restoring a dissolved company

Applying for Administrative Restoration with Companies House

The first step in restoring a dissolved company is to apply for administrative restoration with Companies House. This can be done by sending form RT01, along with a £100 cheque made payable to ‘Companies House’, to the address shown on the form. You will also need to send copies of your company’s accounts or bank statements, as well as penalty payments and filing fees. In addition, you may also need a Bona Vaca waiver letter depending on the circumstances of your case. This is a letter from the company’s directors stating that they are aware of the restoration process and agree to the restoration taking place. It is necessary because the company’s assets will be frozen during the restoration process.

If your application is accepted, Companies House will contact you and let you know what to do next. They will also inform any creditors of the company’s restoration. It usually takes between four and six weeks for a company to be restored through administrative restoration.

You can also apply for administrative restoration online but you will need to have a digital certificate or an account with Companies House Online Services.

Applying for Court Restoration

If you are unable to restore your company through administrative restoration, you can instead apply for court restoration. This is a more complicated process and it is advisable to get legal advice before starting the process because it can be difficult to navigate. The main difficulties usually involve proving that the company was solvent at the time of dissolution and that all efforts were made to restore it administratively.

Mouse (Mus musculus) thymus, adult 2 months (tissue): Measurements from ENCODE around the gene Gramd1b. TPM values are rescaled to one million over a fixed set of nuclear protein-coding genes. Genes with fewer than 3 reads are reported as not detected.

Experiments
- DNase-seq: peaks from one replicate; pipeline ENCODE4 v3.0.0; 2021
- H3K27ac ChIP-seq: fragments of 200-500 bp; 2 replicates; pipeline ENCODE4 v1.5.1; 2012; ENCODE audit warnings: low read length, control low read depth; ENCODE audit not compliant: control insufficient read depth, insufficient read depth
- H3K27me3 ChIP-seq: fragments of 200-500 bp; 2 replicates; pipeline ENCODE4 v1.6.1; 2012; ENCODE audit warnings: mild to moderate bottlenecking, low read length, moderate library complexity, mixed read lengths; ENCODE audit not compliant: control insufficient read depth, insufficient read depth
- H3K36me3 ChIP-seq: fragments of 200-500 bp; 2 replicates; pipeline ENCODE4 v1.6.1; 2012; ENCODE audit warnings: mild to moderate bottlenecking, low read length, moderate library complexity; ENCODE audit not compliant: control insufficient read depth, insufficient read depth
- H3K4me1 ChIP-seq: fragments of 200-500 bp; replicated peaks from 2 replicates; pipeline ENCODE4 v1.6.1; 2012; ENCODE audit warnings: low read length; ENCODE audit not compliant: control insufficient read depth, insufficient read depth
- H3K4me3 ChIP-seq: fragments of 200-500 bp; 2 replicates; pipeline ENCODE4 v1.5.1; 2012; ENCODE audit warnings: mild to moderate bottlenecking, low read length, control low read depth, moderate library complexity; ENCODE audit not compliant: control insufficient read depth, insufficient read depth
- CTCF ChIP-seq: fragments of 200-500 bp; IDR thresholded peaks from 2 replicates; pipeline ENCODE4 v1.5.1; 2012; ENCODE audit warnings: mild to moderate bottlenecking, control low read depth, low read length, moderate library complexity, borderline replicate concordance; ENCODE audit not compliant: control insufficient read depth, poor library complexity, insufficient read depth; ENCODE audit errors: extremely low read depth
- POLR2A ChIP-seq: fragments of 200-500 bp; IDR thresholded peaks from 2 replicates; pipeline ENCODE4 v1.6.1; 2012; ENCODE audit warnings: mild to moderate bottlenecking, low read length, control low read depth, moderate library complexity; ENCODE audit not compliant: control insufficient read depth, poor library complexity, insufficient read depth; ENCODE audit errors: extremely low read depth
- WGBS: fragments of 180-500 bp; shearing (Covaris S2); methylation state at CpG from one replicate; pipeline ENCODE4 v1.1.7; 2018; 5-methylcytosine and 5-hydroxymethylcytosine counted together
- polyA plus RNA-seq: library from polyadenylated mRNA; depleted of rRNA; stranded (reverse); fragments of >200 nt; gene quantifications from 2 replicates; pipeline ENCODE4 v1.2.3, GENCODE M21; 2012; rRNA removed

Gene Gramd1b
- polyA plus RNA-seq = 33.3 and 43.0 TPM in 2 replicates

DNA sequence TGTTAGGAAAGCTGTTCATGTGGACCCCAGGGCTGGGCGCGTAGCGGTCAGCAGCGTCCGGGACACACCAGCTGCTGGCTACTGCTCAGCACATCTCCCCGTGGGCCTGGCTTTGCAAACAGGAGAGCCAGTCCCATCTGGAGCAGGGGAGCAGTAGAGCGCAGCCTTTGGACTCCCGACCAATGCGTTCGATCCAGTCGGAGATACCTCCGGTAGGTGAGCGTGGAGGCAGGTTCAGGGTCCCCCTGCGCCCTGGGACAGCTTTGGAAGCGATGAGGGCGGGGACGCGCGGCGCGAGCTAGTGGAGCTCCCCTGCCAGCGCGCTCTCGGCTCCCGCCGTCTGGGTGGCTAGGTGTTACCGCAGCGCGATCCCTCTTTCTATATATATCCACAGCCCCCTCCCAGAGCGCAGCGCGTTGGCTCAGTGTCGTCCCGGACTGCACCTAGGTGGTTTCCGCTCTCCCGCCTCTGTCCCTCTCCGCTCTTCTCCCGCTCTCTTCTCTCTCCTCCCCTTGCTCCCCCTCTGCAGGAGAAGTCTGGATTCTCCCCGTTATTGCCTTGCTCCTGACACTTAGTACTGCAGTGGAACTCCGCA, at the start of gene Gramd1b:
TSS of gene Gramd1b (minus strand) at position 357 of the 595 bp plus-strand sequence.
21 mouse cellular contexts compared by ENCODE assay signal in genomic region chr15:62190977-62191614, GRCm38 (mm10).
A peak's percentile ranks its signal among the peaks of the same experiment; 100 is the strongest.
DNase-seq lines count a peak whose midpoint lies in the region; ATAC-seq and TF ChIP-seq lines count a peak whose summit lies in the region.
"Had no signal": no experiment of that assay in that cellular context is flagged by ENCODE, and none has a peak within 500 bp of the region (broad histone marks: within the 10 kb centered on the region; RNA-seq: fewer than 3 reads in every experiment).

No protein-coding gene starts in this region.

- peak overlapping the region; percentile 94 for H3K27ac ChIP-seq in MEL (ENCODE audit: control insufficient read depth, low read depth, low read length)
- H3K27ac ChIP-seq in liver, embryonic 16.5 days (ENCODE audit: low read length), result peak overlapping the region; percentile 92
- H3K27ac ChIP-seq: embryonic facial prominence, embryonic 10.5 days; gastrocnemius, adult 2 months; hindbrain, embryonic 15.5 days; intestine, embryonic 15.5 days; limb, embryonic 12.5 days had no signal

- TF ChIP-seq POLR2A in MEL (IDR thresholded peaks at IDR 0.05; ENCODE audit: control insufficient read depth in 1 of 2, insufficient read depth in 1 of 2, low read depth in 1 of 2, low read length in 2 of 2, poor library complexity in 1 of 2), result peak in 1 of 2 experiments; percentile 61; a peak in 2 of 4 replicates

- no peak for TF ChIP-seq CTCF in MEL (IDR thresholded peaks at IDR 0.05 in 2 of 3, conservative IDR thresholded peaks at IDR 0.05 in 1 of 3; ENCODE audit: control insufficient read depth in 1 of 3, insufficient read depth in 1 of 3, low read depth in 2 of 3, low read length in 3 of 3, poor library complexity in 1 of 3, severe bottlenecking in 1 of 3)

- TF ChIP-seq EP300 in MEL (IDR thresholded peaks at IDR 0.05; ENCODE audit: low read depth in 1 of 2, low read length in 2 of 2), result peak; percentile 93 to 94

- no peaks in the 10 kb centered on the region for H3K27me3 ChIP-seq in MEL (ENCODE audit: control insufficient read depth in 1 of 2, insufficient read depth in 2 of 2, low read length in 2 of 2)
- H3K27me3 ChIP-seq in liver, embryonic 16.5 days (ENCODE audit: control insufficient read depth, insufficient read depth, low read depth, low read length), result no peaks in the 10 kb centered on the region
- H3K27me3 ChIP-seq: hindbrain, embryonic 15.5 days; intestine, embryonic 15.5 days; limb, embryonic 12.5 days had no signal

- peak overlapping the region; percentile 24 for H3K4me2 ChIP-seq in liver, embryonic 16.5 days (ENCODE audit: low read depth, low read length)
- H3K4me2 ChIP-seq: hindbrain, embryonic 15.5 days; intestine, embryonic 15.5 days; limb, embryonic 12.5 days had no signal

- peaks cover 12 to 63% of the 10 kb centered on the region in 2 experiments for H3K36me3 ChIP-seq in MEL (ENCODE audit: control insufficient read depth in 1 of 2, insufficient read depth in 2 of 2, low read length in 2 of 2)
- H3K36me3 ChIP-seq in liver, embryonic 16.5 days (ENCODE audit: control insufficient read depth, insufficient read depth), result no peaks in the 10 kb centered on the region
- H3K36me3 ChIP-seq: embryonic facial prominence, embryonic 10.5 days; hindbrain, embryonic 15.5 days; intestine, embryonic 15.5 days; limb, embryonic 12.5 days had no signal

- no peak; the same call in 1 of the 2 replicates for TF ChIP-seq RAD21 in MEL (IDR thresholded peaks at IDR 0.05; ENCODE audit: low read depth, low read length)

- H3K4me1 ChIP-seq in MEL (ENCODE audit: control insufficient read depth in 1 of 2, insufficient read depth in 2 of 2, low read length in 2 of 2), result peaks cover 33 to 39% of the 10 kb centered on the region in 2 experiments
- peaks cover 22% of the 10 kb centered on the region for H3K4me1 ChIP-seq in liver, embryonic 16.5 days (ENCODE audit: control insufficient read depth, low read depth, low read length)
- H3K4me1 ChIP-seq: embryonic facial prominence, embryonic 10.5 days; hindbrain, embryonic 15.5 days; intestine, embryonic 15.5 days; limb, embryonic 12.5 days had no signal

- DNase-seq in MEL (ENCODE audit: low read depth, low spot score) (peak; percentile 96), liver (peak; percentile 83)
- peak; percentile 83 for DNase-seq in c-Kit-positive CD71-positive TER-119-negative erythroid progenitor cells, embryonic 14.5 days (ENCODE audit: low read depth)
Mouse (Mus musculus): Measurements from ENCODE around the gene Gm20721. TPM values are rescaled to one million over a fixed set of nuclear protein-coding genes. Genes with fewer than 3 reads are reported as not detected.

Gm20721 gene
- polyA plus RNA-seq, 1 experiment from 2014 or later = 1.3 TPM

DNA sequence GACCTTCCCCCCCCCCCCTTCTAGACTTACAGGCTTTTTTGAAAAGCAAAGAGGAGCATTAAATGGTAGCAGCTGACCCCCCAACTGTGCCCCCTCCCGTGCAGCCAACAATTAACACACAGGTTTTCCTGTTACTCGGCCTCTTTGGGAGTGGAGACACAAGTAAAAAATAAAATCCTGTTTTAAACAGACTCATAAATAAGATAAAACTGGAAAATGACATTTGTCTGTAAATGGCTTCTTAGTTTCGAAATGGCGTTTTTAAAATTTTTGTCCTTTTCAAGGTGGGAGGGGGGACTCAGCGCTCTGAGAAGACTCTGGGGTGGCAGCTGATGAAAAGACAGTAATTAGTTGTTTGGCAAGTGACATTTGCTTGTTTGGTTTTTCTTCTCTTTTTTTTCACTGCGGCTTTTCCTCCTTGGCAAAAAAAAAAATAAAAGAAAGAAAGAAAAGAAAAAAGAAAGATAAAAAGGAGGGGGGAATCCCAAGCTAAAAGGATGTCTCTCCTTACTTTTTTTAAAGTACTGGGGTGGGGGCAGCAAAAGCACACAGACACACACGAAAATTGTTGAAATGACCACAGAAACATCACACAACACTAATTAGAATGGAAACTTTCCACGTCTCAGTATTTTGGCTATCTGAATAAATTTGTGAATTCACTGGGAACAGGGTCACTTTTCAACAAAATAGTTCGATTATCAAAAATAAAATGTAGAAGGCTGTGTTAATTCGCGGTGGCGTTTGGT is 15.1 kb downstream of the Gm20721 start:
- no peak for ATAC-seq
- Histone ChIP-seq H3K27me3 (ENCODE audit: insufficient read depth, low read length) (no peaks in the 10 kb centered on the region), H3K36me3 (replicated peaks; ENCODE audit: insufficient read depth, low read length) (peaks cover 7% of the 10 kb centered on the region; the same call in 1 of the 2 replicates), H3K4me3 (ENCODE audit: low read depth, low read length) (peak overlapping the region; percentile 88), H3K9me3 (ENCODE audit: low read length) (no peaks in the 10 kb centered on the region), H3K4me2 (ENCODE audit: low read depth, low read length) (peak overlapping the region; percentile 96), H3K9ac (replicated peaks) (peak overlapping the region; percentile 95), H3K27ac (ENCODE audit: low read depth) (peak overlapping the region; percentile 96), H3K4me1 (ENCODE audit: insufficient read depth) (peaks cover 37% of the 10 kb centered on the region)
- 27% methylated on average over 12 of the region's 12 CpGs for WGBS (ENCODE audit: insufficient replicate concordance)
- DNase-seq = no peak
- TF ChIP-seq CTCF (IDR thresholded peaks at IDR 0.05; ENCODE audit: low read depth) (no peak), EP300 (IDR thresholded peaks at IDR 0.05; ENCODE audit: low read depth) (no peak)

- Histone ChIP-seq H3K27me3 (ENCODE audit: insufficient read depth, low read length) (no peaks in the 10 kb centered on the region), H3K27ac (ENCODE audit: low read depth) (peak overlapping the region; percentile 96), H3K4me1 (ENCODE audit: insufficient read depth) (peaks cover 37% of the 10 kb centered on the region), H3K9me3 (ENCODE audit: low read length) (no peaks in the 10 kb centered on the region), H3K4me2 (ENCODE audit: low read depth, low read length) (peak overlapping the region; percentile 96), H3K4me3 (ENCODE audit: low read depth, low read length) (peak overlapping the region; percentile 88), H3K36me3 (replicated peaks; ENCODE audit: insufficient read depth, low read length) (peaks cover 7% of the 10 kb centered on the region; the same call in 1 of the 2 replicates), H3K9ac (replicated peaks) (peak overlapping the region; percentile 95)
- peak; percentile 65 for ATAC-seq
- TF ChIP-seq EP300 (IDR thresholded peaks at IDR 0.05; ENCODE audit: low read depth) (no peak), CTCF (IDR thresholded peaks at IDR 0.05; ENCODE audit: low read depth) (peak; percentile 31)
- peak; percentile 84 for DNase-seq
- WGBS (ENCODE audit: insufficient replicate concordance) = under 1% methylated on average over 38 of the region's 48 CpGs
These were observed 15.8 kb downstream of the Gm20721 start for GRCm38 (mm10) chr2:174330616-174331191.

Who Can Apply for Court Restoration?

Only certain people are able to apply for court restoration. These include the company’s directors, shareholders, employees and creditors. The application must also be made through a solicitor.

Court restoration can take anywhere from a few weeks to several months. The length of time it takes depends on a number of factors, including whether or not any objections are raised by creditors or the Official Receiver.

If your company was struck off the register or was subject to a winding-up order, you will not be able to apply for administrative restoration and so your only option will be court restoration. Winding-up orders are given to companies for a number of reasons including:

  • The company has failed to pay its taxes or fees
  • The company was struck off the register for failure to comply with Companies House regulations
  • The company is insolvent and cannot pay its debts
A winding-up order is a serious matter and should not be taken lightly. If your company is subject to a winding-up order, it is highly recommended that you seek legal advice before applying for restoration.

How to Apply for Court Restoration

If you decide to apply for court restoration, you will need to complete form C100 and send it to the Court of Session. You will also need to send a copy of the form to any creditors who have registered an interest in the company. There is a fee of £200 for applying for court restoration, which must be paid at the same time as the form is submitted.

Once the form has been sent, the Court of Session will appoint a liquidator to investigate the company and determine whether or not it should be restored. This will depend on a number of factors such as the company’s assets and liabilities. If the liquidator decides that the company should be restored, they will issue a report to the court.

The court will then decide whether or not to restore the company. This usually happens within six months of the application being made, but it can take longer in some cases.